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Keywords:

  • CRISM;
  • Acidalia;
  • basalt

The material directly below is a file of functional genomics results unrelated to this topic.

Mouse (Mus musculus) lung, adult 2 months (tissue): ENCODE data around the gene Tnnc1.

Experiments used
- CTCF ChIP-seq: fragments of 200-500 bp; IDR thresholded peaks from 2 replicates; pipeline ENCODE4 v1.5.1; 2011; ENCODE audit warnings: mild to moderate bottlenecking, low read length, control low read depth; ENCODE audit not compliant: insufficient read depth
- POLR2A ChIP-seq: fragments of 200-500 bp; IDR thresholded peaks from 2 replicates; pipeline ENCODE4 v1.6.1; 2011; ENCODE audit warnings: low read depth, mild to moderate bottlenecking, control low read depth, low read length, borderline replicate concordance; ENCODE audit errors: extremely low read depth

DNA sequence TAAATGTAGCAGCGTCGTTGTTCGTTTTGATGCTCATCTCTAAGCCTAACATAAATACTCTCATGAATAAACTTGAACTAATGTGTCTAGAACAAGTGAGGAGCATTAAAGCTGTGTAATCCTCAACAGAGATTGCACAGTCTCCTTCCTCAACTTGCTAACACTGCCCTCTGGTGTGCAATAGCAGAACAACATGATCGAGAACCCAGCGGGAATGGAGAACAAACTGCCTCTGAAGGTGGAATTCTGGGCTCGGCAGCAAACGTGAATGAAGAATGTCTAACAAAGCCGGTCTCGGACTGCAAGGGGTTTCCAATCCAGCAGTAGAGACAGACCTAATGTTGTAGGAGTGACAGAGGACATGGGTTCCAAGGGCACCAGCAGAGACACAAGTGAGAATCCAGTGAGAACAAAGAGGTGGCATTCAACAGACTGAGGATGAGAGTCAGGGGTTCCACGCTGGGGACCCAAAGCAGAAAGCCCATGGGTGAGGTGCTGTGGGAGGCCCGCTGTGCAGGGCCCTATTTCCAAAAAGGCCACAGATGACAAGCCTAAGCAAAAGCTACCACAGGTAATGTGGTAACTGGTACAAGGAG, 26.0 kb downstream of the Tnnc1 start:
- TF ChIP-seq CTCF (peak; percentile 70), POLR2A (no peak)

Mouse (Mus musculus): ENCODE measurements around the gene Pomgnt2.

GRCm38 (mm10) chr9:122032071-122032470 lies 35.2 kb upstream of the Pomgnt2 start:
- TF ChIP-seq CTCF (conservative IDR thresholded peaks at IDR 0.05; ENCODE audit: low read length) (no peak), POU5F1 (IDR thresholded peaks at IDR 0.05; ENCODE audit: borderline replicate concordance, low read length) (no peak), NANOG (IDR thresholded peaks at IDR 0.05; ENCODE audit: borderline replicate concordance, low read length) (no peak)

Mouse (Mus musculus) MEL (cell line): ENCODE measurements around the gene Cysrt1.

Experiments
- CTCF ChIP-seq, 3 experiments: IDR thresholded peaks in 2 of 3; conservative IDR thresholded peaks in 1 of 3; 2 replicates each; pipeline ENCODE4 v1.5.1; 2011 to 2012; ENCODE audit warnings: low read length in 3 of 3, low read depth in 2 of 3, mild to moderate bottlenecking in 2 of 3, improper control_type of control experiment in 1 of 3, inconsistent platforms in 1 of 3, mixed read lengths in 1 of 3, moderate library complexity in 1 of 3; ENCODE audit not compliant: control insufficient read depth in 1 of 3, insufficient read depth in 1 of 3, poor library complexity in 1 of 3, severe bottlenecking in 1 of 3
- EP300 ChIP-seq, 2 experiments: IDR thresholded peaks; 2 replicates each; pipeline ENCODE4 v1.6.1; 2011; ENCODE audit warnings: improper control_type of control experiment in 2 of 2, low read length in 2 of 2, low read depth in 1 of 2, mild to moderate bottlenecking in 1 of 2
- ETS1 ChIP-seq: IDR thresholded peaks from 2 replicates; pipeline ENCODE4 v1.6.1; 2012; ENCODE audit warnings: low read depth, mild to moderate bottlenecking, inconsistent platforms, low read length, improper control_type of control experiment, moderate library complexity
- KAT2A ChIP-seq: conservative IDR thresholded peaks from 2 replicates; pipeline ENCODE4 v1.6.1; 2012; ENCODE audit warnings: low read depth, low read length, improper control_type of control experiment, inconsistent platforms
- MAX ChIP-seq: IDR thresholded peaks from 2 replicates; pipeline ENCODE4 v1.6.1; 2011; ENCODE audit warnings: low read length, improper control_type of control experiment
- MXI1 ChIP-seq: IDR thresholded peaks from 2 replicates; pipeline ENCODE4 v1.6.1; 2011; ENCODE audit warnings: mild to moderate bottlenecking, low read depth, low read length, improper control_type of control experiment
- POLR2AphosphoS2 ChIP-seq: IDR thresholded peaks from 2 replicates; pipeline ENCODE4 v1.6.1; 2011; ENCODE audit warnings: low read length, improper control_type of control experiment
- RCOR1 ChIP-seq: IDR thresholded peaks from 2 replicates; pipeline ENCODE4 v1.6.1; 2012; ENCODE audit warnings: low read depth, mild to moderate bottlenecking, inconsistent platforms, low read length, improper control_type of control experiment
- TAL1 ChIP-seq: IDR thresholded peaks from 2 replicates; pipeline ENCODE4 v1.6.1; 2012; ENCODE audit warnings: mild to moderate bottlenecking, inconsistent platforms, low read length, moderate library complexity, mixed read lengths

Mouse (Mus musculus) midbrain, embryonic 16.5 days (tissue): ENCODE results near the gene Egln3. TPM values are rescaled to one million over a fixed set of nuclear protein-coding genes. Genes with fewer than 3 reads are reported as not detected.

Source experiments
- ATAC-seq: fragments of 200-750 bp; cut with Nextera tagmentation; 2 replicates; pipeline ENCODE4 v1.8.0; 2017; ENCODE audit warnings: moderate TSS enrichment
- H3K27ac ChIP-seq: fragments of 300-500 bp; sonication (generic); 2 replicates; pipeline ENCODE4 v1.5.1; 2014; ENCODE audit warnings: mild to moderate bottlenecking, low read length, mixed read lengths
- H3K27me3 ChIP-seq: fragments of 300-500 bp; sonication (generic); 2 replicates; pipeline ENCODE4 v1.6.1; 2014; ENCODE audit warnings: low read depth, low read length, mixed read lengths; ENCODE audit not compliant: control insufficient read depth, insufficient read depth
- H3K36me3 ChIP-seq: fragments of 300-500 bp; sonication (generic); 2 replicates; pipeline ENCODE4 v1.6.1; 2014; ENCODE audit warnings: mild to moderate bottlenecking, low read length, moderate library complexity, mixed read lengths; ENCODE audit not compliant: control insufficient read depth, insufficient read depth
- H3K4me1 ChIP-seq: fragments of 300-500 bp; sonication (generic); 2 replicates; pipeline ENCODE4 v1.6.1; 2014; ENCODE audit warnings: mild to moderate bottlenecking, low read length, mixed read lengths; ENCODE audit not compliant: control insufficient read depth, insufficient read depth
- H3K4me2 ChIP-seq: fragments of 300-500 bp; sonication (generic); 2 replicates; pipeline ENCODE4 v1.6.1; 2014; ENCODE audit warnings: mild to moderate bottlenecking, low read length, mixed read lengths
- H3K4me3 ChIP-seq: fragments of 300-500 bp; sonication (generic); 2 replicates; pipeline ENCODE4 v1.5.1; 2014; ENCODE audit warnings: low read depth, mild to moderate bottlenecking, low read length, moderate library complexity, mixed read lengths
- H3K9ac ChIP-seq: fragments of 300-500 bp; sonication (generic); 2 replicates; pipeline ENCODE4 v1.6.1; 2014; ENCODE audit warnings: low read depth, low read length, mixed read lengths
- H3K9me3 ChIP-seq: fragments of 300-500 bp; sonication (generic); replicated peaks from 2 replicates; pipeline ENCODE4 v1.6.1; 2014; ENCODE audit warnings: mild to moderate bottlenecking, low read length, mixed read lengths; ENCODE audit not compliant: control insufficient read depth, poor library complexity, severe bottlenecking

[1] The surface materials of Acidalia and Chryse planitiae, Mars, have been variably interpreted morphologically as basalt and compositionally as andesite or altered basalt. A thorough survey using the Compact Reconnaissance Imaging Spectrometer for Mars (CRISM) near-infrared spectrometer reveals olivine and high-calcium pyroxene signatures in the shallow subsurface exposed by impact craters. These signatures indicate that the near surface of these regions are primarily basaltic in nature and are similar to other regions of Hesperian volcanism across Mars (e.g., Syrtis Major). Previous spectroscopic studies using coarser-resolution data sets have failed to identify these mafic signatures due to obscuration of the underlying material in addition to the relatively small-scale exposures in impact craters. The nature of the surficial obscuration material is likely multifaceted and includes the deposition of latitude-dependent mantling material and the presence of alteration rinds. This observation shows that the northern plains of Mars are basaltic and must be factored into the thermal and surficial evolution of Mars.